Mary’s Accomplishments

 

HOW DO WE KNOW ABOUT THE MUKAI FARM AND GARDEN?

 

The property that is now the Mukai Farm and Garden (encompassing the house, garden, strawberry fields, and the Fruit Barrelling Plant) was first identified as a site that might have special historic, landscape, and architectural significance in a survey of Vashon and Maury Islands undertaken by the King County Office of Historic Preservation in 1992.  Mary J. Matthews was the cultural resources specialist that undertook the survey. Matthews went on to write a King County Landmarks nomination for the site, as well as another historic study that listed it on the National Register of Historic Places.  When the Mukai Farm and Garden was designated a King County Landmark in 1993, it was the first King County site associated with Japanese-American history (see Seattle Times article, “Honoring a Pioneer,” by Carey Quan Gelernter, Nov. 19, 1993.)

 

Although the garden was completely overgrown–unrecognizable from its appearance today–Fruit Barrelling Plant owner Randy Wood contacted Matthews and told her about the interesting history of the site.  The person who owned the house and garden at the time, Linda Brush, was also very supportive of more research being done.  In the next few years, Brush and Wood would both be tremendously helpful in further work that identified the site’s significance.  Matthews became personal friends with Masahiro Mukai and his family, and also interviewed other Japanese-American families on the island, including Tok Otsuka, Haru Ishikawa, and Augie Takatsuka, not only about their impressions and memories of the Mukai farm but also about their own personal experiences.
Matthews undertook more in-depth research when she chose the Mukai Farm and Garden as her thesis topic in the Masters Degree in Historic Preservation program at Columbia University.  She has found that the site offers many areas for study:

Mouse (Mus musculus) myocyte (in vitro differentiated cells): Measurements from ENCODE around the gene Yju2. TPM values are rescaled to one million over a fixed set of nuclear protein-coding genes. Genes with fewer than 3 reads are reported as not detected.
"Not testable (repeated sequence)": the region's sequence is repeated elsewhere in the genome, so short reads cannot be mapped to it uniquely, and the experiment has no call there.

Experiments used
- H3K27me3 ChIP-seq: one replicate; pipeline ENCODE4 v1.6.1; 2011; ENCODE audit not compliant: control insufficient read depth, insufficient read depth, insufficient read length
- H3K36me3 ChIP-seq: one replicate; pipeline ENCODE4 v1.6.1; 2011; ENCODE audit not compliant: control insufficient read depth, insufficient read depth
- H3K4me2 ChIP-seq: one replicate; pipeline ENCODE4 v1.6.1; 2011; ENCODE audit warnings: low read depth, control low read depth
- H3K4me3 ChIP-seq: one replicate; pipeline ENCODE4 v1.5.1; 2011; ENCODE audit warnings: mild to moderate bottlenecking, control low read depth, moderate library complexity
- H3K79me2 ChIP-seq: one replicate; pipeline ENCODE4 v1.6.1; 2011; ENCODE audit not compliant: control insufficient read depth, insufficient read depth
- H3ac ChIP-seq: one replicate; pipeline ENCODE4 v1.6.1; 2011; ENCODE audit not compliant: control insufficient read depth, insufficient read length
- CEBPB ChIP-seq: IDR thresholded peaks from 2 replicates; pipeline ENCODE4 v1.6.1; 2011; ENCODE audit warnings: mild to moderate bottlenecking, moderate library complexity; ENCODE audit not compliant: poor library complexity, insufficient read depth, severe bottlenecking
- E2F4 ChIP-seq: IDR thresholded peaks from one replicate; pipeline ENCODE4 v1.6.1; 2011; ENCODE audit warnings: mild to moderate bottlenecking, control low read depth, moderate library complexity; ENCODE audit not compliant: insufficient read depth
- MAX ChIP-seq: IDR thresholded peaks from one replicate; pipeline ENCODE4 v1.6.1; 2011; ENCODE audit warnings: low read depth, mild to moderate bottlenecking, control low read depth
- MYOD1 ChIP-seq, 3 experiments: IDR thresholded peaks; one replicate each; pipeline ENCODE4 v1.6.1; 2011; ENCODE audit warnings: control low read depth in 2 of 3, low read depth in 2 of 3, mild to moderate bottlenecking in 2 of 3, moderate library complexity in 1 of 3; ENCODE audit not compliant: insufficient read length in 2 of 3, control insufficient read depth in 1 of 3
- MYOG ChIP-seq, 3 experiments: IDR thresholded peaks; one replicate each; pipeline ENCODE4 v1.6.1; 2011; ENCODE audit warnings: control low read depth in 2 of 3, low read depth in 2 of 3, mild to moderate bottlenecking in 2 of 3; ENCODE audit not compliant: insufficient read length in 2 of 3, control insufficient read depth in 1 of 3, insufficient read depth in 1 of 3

What happened to Issei women when they immigrated to the United States in the years around 1900?

 

 What garden and landscape influences did Kuni and Sato Mukai bring with them to America, and how were these altered by their new cultural experiences?

 

 How were classic elements of the garden such as rocks and plants changed to reflect the landscape of the Pacific Northwest?

 

 How does the Mukai house, designed by B.D. Mukai and built by a local contractor, meld both traditional Japanese architecture and American influences?
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Mary J. Matthews,
Consultant in Historic Preservation

1976: Graduated with a Bachelor’s Degree in Art History from the University of Missouri-Columbia

1976-1984:

  • Wrote a historic background study for Missouri State Parks on a country grist mill, Dillard’s Mill, as a basis for interpretation
  • For State of Missouri, undertook an architectural survey of Lexington, Missouri
  • For State of Missouri, undertook Missouri’s “Main Street” application to the National Trust for Historic Preservation
  • For State of Missouri, undertook an architectural survey of Carthage, Missouri
  • While working for Mo. Dept. of Natural Resources, undertook an effort to save the Connor Hotel in Joplin, Missouri—failed.
  • Working in Kansas City, wrote a National Register Nomination for a historic district in downtown Kansas City; worked as a consultant on the restoration of a late 1920s bank building—it received an AIA award.
  • Wrote a historic study of the Seth Ward house, Westport, MO., built by fur trapper/trader William Bent, of Bent’s Fort, CO.

1985: Moved to New York City, attended graduate school at Columbia University.  Had to move and was unable to complete the thesis.   In New York: